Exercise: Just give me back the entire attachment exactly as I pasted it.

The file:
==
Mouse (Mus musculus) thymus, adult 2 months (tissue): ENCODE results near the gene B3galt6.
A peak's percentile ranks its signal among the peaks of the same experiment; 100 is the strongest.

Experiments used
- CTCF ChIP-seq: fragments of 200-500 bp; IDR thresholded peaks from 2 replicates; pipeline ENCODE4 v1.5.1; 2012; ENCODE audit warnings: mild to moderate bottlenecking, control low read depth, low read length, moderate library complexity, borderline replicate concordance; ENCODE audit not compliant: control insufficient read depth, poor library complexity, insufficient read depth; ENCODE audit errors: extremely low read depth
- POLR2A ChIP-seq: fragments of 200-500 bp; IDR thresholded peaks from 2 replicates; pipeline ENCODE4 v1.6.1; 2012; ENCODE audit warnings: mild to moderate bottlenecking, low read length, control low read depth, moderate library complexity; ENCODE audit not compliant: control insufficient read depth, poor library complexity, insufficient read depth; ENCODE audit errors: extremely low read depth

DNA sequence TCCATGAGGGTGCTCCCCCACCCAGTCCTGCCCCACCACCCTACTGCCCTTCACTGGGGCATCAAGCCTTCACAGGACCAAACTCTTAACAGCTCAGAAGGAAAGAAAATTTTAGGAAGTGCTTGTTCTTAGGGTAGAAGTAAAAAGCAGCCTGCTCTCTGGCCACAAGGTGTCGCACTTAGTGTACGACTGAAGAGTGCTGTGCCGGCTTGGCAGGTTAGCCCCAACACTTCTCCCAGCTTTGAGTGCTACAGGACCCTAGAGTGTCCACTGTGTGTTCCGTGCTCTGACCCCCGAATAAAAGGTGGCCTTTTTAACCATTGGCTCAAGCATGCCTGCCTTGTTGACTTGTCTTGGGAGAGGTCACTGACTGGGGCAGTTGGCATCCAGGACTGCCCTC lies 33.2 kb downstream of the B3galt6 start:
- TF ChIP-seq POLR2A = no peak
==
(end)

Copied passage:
Mouse (Mus musculus) thymus, adult 2 months (tissue): ENCODE results near the gene B3galt6.
A peak's percentile ranks its signal among the peaks of the same experiment; 100 is the strongest.

Experiments used
- CTCF ChIP-seq: fragments of 200-500 bp; IDR thresholded peaks from 2 replicates; pipeline ENCODE4 v1.5.1; 2012; ENCODE audit warnings: mild to moderate bottlenecking, control low read depth, low read length, moderate library complexity, borderline replicate concordance; ENCODE audit not compliant: control insufficient read depth, poor library complexity, insufficient read depth; ENCODE audit errors: extremely low read depth
- POLR2A ChIP-seq: fragments of 200-500 bp; IDR thresholded peaks from 2 replicates; pipeline ENCODE4 v1.6.1; 2012; ENCODE audit warnings: mild to moderate bottlenecking, low read length, control low read depth, moderate library complexity; ENCODE audit not compliant: control insufficient read depth, poor library complexity, insufficient read depth; ENCODE audit errors: extremely low read depth

DNA sequence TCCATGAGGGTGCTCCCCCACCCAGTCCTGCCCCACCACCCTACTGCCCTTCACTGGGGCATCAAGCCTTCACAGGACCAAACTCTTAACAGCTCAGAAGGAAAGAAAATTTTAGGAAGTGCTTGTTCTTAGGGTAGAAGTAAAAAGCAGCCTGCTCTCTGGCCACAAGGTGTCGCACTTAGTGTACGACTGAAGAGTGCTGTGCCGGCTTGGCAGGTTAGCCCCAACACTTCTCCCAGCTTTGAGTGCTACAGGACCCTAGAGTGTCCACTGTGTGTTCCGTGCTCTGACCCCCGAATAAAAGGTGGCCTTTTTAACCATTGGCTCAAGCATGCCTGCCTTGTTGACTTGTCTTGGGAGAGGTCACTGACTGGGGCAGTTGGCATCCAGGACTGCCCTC lies 33.2 kb downstream of the B3galt6 start:
- TF ChIP-seq POLR2A = no peak